How Wes Anderson Help Revive Using Miniature Models

Vox producer Edward Vega explains how directors such as Wes Anderson and Chris Nolan have helped revive the art of miniature models for their films. To learn more, Vega spoke with veteran propmaker Simon Weisse about his work with Anderson.

Miniatures in movies are way more common than you may realize, and one of the most stylish filmmakers keeping them alive is Wes Anderson….we spoke to Simon Weisse, prop maker and model marker for some of Wes Anderson’s recent projects, like The Grand Budapest Hotel, The French Dispatch, and Asteroid City.

Wes Anderson Miniatures

Vega also notes that older films, such as Star Wars IV: A New Hope, which was released in 1977, relied on models due to technological constraints. However, newer films have had the benefit of CGI to create stunning backdrops, forgoing the use of models in many cases. Anderson, along with other directors, chose to go with Weisse’s expertise in order to get the type of realism they sought.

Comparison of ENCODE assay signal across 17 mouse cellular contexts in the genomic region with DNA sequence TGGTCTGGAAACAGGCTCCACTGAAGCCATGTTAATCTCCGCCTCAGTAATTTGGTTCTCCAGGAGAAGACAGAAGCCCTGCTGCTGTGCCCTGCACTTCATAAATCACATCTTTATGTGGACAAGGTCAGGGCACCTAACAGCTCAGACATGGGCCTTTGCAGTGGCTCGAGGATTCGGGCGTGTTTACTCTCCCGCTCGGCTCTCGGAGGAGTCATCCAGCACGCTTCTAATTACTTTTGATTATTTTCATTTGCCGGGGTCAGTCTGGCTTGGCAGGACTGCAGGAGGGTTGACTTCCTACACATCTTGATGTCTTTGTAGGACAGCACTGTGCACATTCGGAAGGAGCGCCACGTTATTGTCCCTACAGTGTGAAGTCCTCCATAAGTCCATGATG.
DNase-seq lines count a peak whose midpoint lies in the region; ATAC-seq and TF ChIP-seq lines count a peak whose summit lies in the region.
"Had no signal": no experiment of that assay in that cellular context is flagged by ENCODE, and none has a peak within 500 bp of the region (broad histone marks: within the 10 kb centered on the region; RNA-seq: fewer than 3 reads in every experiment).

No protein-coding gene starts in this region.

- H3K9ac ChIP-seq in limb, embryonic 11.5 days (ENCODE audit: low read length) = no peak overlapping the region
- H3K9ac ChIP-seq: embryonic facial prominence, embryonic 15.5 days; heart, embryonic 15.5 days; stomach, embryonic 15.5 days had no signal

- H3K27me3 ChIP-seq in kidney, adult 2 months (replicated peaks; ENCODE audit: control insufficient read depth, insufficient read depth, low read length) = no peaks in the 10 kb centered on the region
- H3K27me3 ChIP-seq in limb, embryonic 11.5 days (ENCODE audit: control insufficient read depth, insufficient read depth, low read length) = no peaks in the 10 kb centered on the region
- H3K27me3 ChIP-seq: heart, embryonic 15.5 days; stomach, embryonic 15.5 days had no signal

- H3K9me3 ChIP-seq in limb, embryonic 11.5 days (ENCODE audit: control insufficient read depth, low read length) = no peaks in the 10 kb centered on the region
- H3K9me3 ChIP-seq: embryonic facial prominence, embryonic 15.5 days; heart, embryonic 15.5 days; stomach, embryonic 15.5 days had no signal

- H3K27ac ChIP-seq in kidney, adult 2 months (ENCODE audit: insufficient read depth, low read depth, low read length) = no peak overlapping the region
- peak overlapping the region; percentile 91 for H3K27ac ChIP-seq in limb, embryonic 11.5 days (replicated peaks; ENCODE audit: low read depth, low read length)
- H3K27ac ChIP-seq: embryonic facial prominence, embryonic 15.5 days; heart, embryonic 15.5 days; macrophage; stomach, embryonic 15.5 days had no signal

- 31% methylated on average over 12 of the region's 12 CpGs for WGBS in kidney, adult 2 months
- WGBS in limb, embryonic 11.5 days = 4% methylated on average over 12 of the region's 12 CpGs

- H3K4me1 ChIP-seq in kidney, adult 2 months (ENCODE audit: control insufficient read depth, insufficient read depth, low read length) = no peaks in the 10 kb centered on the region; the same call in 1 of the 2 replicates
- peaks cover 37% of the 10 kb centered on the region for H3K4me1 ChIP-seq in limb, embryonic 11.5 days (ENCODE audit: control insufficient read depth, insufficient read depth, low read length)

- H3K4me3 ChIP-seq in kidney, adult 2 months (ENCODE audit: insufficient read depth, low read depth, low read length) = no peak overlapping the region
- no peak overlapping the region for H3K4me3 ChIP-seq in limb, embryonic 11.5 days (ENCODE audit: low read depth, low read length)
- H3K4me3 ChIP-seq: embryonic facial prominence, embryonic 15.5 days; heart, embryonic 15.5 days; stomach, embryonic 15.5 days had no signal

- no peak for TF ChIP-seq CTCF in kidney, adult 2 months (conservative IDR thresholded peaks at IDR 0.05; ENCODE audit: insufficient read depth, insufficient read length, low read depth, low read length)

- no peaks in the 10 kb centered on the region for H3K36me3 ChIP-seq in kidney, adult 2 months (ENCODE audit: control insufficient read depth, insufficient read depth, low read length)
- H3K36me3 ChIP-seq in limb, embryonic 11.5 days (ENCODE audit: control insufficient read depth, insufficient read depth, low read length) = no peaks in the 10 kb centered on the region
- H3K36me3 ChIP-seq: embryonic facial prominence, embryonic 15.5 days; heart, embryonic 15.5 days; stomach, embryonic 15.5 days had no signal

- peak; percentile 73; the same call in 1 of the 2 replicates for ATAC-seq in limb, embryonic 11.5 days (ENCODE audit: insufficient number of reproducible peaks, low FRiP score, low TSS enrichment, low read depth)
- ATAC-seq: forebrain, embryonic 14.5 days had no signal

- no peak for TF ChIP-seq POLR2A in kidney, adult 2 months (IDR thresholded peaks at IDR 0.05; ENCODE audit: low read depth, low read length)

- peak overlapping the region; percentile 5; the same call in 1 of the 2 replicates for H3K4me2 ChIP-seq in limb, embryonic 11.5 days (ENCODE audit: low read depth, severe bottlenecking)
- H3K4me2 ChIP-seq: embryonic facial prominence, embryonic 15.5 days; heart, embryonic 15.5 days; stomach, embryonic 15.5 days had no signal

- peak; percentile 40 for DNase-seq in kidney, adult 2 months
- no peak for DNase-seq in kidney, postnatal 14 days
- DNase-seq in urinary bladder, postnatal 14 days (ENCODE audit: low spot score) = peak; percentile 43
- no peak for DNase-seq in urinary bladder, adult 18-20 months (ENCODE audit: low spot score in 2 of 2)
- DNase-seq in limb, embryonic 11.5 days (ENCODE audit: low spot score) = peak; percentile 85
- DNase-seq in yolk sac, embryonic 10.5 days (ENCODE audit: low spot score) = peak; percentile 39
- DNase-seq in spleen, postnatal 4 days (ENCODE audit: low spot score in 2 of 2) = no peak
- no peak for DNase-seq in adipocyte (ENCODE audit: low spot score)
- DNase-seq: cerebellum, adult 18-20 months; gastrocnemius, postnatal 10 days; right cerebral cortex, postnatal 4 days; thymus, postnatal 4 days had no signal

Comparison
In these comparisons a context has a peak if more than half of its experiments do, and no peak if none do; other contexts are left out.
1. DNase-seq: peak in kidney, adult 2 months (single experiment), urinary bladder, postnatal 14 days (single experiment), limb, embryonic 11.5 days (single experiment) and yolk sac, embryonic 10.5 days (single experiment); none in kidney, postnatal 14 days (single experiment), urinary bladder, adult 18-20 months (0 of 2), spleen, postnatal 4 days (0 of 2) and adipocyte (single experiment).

Older movies, like 1977’s Star Wars: Episode IV – A New Hope, had no choice but to use miniatures to make their worlds feel real. But even in the modern day of CGI, filmmakers are still using minis — just look at projects like The Mandalorian, Blade Runner 2049, Harry Potter, and The Dark Knight series. In those movies, miniatures are used for expansive sets that establish the world of a film, otherworldly vehicles like spaceships, and more.

Weisse further explains that miniatures, when done well, are an excellent way to convey a message.

Most of the time, if miniatures are done right the audience isn’t supposed to know that they’re tiny. But if you keep an eye out, you can see it used in a few commonplace. For expansive sets that establish the world of a film like The Grand Budapest Hotel… or the castle from Harry Potter… or the opening gates of Jurassic World… and fantasy vehicles that would be too expensive or too impossible to build at human scale. Like the spaceships from E.T. or Asteroid City or the Razor Crest from The Mandalorian. And if you’re trying to blow up an entire building for real, a miniature helps make that possible.